Sharing the Voyage of Life

When European settlers came to make homes in North America, different European countries concentrated in certain areas. The English settled along the Atlantic Ocean, the Spanish went south and to the southwest, and the French went inland on the St. Lawrence to what is now Quebec.

Samuel de Champlain is considered the founder of New France. He established a home in what is now Quebec in 1608, the year after the English founded Jamestown, Virginia. New France eventually spread as far south as Louisiana, but France sold the vast southern portion of New France to the United States in 1801, a sale Americans call the Louisiana Purchase (that’s what President Thomas Jefferson sent Lewis and Clark to explore on their famous expedition).

Eventually the main French influence in North America became concentrated in what is now the Canadian province of Quebec, where French continues to be the official language.

When Ray and I decided to make our journey from Boston to Quebec in late April, our main purpose was to enjoy the cruise with our friends and take in the sites where the cruise ship landed. However, something very special happened to us when we first landed in Quebec.

I have already written about the warm welcome our ship received when we landed in Saguenay. As we wandered around the dock, looked at the historic displays, and joined in the folk dancing, . . .

Folk Dancing in Saguenay

Folk Dancing in Saguenay

I started thinking about my French Canadian ancestor Timothy Demonbreun, whom I wrote about recently. Ray had done some research about Timothy before we published our first history curriculum, Exploring Tennessee, back in 1999. I had done more research while writing America the Beautiful. We told some of Timothy’s story in both books. Timothy Demonbreun is the Anglicized version of his name. He was actually born in New France and his full name was Jacques Timothe Boucher sieur de Montbreun.

I decided to speak with the Saguenay man who seemed to be the main person in charge of the activities on the dock to see if he knew anything about my ancestors. It seemed like a longshot, but I decided to give it a try. He immediately recognized the name Boucher (which is actually Timothy’s family name, but more about that later) as someone involved in the history of Quebec. My interest was piqued, and I decided to explore more about my heritage while we were in the province.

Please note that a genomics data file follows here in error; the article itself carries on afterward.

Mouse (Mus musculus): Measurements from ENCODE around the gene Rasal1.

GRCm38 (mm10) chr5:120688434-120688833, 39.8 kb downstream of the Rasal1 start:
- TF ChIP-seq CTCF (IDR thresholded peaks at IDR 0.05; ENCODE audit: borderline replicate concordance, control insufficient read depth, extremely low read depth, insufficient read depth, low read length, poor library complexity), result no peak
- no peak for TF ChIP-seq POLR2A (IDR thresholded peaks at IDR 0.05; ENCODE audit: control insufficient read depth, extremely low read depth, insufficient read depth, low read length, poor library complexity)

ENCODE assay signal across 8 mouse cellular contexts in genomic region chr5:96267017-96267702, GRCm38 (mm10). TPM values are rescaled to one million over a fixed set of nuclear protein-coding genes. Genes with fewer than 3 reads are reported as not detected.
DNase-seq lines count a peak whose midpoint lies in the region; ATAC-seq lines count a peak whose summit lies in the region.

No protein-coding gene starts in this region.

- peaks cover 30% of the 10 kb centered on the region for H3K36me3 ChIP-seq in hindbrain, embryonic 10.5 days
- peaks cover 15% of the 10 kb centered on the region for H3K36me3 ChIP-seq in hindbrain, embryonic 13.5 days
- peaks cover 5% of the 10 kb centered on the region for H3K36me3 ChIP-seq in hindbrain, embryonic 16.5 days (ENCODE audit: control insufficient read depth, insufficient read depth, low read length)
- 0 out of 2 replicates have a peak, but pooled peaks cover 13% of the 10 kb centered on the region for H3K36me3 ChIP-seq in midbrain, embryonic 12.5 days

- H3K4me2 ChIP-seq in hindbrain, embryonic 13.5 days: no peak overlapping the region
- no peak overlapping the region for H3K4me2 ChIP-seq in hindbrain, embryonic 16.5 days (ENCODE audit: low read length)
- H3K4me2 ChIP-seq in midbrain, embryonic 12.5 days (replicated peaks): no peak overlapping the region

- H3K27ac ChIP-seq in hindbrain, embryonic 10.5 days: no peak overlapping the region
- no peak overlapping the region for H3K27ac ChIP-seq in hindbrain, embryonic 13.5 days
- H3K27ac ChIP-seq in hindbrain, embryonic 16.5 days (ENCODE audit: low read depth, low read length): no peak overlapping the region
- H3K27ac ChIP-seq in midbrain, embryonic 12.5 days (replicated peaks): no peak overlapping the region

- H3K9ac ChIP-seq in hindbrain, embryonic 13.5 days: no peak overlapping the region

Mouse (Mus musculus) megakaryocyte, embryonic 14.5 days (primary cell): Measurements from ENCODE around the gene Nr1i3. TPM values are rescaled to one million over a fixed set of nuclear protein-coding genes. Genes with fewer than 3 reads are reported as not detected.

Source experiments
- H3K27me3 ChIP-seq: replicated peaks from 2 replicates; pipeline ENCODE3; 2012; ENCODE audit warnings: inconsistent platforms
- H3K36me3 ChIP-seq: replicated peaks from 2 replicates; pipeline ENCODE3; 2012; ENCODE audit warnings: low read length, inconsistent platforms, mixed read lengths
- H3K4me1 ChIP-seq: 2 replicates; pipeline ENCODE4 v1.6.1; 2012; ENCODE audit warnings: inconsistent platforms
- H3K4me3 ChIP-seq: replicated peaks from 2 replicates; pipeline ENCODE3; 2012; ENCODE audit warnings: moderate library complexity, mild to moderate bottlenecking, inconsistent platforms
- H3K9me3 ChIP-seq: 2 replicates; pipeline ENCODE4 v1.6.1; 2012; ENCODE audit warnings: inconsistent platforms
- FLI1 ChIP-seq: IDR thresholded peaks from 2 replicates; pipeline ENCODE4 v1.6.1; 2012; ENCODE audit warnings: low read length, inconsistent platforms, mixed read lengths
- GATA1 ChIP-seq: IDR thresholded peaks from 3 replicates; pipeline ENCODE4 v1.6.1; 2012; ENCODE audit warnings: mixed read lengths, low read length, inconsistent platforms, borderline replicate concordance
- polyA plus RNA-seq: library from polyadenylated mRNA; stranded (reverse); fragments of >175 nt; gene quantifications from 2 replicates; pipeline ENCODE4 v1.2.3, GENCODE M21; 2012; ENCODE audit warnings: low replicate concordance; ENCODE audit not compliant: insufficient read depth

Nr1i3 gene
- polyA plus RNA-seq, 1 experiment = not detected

I had learned previously that Timothy’s great-grandfather Pierre Boucher had been a leader in New France and that his statue was outside the parliament building in Quebec City, the provincial capital of Quebec. I thought this was nice, but had never really thought all that much about it (which seems silly, considering our occupation, but it’s true nevertheless or none-the-loose, as my daddy used to say).

Quebec City was our destination the next day. The men who traveled with Lewis and Clark were called the Corps of Discovery. Since my own discoveries in Quebec, I have been on a voyage of discovery. As I began my own voyage, I didn’t want to travel alone. As Ray and I walked up the hill to the village of Saguenay, Ray shared my excitement and I called my brother to tell him what I was learning about our common ancestor.

One of the multitude of gifts you are giving your children day after day is the gift of people with whom they can share their voyages, parents and siblings in particular. Ray and I reconnected with precious friends back in March. Since then, they have traveled from Texas to Nashville to support his sister and from Texas to Jackson, Mississippi, to celebrate her brother’s retirement. Sibling sharing and support is precious. Joys are sweeter and trials are easier to bear when they are shared.

Rejoice with those who rejoice,
and weep with those who weep.
Romans 12:15

Yesterday Notgrass History released our new audio supplement for Exploring America for high school. Click here to see a quick video and learn more. The audio supplement is on sale for 20% off through Monday, July 17.

 


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